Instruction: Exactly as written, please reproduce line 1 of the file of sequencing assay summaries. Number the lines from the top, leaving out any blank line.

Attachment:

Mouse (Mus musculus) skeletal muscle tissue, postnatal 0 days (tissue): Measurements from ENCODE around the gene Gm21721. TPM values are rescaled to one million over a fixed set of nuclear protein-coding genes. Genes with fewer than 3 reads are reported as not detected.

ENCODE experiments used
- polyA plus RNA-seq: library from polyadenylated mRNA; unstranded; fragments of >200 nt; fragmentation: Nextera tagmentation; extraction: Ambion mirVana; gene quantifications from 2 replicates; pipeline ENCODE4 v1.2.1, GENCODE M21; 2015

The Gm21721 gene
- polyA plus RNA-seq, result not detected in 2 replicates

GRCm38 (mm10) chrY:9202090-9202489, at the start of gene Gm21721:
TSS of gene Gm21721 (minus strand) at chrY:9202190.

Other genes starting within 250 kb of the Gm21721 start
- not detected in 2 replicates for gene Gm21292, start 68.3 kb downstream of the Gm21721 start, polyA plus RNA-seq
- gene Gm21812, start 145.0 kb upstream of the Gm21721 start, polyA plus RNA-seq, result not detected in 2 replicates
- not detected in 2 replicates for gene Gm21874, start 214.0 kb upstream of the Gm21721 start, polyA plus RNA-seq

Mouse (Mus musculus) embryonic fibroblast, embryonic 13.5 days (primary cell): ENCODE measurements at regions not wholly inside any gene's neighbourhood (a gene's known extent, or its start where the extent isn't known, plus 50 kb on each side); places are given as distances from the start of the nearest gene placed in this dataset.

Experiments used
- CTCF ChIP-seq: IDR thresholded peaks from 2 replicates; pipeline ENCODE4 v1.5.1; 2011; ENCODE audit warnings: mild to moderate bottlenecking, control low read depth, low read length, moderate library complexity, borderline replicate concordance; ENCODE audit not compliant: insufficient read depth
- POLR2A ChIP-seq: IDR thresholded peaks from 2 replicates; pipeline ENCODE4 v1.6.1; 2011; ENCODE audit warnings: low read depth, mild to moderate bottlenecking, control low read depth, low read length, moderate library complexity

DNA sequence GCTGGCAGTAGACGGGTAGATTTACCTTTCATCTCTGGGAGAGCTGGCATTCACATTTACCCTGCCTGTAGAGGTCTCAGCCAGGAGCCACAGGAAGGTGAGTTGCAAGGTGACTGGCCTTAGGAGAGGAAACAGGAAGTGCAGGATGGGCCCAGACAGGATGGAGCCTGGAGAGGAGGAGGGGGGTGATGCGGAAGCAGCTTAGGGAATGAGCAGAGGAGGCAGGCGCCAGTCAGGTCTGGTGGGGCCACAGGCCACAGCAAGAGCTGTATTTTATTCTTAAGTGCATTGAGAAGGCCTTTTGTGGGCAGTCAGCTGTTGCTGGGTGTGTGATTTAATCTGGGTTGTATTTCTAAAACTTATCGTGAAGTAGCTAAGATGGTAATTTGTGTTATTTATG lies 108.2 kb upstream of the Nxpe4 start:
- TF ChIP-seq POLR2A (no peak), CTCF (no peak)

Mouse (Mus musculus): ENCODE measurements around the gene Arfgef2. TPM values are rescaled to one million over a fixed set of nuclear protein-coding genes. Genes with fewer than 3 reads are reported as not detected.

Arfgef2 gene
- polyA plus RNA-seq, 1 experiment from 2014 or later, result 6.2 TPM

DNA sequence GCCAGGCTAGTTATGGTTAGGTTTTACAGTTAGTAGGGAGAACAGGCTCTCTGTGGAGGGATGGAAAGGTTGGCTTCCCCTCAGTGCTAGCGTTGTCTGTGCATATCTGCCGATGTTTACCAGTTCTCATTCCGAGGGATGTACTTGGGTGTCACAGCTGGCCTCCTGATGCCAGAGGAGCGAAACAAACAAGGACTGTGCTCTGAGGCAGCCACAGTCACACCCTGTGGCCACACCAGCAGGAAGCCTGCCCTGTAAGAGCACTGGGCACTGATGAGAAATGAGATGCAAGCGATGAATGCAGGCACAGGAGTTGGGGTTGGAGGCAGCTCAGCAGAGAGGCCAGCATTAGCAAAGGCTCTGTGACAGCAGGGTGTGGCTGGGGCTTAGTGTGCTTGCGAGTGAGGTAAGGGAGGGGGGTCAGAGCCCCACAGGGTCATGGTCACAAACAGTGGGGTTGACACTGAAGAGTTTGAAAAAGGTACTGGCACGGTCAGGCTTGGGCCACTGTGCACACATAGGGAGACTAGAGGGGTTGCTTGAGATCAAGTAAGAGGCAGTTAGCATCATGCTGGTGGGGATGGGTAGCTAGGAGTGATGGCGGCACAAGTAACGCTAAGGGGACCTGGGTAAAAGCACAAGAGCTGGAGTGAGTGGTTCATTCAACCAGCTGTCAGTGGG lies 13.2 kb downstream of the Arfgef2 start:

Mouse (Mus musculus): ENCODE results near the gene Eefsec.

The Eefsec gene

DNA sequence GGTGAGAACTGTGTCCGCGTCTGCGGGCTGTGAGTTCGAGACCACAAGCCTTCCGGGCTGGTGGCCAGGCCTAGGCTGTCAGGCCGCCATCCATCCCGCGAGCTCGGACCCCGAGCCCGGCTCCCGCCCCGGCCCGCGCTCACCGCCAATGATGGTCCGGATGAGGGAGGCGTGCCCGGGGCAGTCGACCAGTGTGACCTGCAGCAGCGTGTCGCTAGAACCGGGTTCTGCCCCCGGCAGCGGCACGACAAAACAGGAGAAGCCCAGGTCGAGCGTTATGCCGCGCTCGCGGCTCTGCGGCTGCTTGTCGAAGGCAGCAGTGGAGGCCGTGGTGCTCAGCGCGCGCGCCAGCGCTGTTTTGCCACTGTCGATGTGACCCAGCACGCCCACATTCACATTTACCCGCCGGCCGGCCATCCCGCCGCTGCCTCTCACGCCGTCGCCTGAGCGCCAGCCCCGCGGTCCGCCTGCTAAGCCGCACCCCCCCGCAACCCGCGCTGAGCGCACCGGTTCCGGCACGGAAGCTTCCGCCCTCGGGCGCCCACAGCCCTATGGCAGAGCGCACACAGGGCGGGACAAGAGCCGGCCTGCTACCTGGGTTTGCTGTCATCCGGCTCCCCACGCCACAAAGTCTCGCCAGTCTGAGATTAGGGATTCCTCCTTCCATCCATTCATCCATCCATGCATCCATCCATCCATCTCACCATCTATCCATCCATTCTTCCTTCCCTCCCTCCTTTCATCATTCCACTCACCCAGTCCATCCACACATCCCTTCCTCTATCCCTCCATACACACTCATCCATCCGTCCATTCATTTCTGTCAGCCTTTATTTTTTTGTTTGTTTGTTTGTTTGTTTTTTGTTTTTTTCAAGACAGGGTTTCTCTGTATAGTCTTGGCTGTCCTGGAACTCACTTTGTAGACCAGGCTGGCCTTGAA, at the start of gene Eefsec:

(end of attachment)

Mouse (Mus musculus) skeletal muscle tissue, postnatal 0 days (tissue): Measurements from ENCODE around the gene Gm21721. TPM values are rescaled to one million over a fixed set of nuclear protein-coding genes. Genes with fewer than 3 reads are reported as not detected.